Drown vs. Gray: a squabble to behold Ambition, accusations and a matter of $1,300

March 24, 1996|By Dan Morse | Dan Morse,SUN STAFF

Analysis: There's much more than just $1,300 at stake in the continuing political acrimony between Howard County Council members Darrel Drown and C. Vernon Gray over Mr. Gray's council expenses perhaps who will be the next county executive. In politics, there are tips of icebergs and there are the icebergs.

As a tip, the squabble over Howard County Council member C. Vernon Gray's $1,300 in county-related expenses is a small matter. After all, the county government spends that much every 30 seconds.

But then there's the iceberg, the larger issues dividing Mr. Gray and council Chairman Darrel Drown: old power vs. new power, charisma vs. details, Democrat vs. Republican, government believer vs. government reformer, Columbia vs. the rest of the county and, not least, stubborn vs. stubborn.

If that's not enough, both men are positioning themselves for possible runs for the county executive's office in 1998. Moreover, they don't seem terribly fond of each other.

And the expense debate over the last year has not exactly mended fences between the two.

Says Mr. Drown, "I would say he's avoided me and I've avoided him over the past year."

Says Mr. Gray, "He's gone bananas over a little bit of money."

The expense debate boils down to this:

Mr. Drown says his Democratic rival owes the county $1,300 because Mr. Gray exceeded a $4,800-per-member spending limit the council imposed on itself last October for annual cellular telephone use and travel expenses.

But at the time of the vote on the limit, Mr. Drown did not explicitly state that the policy would be retroactive to last July, the beginning of this fiscal year.

Mr. Gray now says he has spent only $3,200 since October and, therefore, remains under the $4,800 limit a fine point but one wielded skillfully by an experienced politician.

Mr. Gray refuses to pay. He says he's the victim of a retroactive policy that unfairly targets council members who do the most work.

But the council chairman says the council must set a sound fiscal example because it oversees all government spending.

Each politician now accuses the other of, well, playing politics.

And these days the two are communicating mainly through memorandums.

In the most recent missive, Mr. Drown concurred with Mr. Gray's suggestion that expense reports be part of the council's formal budget discussions. But the chairman added: "I will work up the past two years of expenses so we can have a base line" a summation that no doubt will further detail how Mr. Gray vastly outspends his colleagues.

And, while the five-member council appears to be functioning independent of the debate, many who work with the panel say the expense flap is overshadowing its more important issues.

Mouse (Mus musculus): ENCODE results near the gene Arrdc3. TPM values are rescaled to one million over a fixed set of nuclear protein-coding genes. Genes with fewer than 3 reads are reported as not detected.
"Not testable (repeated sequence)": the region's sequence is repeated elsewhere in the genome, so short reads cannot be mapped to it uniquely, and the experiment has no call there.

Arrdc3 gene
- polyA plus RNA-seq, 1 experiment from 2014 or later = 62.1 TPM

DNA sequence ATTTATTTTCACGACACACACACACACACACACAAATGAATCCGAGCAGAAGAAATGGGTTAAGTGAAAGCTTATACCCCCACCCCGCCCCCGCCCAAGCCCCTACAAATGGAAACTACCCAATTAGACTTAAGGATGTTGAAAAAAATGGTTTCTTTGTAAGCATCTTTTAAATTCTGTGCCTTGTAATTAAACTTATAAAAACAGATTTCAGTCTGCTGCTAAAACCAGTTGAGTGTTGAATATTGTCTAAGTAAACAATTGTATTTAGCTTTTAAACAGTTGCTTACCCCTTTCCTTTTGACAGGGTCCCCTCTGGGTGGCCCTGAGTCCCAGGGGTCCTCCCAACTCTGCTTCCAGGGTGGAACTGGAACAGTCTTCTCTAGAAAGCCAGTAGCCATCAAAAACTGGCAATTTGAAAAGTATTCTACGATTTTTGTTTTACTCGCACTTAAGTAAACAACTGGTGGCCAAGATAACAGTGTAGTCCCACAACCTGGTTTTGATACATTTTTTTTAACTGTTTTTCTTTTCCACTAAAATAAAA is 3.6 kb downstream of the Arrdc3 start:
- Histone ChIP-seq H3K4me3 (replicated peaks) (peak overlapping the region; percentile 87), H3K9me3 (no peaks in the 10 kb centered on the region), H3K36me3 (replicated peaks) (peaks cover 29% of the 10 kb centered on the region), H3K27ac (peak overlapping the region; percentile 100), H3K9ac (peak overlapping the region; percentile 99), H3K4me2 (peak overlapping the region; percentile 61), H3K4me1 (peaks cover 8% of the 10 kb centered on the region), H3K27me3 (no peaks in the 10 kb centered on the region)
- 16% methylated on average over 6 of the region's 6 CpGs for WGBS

At least two council members are hoping that the two combatants lock themselves in a room and work out a settlement.

"It takes time and energy away from the business of governing the county," says west Columbia Democrat Mary C. Lorsung, "I don't have a solution or a resolution or I would have offered one."

Ms. Lorsung, the only woman on the council, says she has quit trying to figure out what is motivating Mr. Drown and Mr. Gray.

"If this is the boys in the sandbox throwing sand at each other," she says, "I'm happy to stand out of the line of fire."

But there are real political differences.

Mr. Drown, who works as a financial consultant, was first elected to the council in 1990. He was re-elected four years later as Republicans took control of the council for the first time and began an effort to trim budgets and cut staffs a drive he's led since becoming chairman in December.

Mr. Drown says that, after his council term ends in 1998, he will seek either the county executive's office or a seat in the Maryland General Assembly.

That puts him on a collision course with Mr. Gray, a political science professor at Morgan State University, who has been on the council since 1982 and who has long coveted the county's executive office.

Mr. Gray recently told supporters at a $250-per-person fund-raiser that he is exploring a run for the county executive's office in two years. He says the Republican majority is so worried about his expenses and not starting new programs that members are overlooking long-term problems in education, revenue, housing and garbage disposal.

The Republicans counter that Mr. Gray symbolizes the big-spending approach.

Meanwhile, each side may feel it's benefiting from the conflict.

"It's politics and it's the county executive's race," says state Del. Frank S. Turner, a friend and political ally of Mr. Gray's. "I think it's a good way to get a lot of publicity."

Adds a staunch supporter of Mr. Drown: "They're taking advantage of the politics. Why shouldn't they?"

You can almost hear the Republican television advertisements two years from now: Democrat C. Vernon Gray, who wants to control your tax dollars, couldn't even control his own spending. Red ink could drip down the screen.

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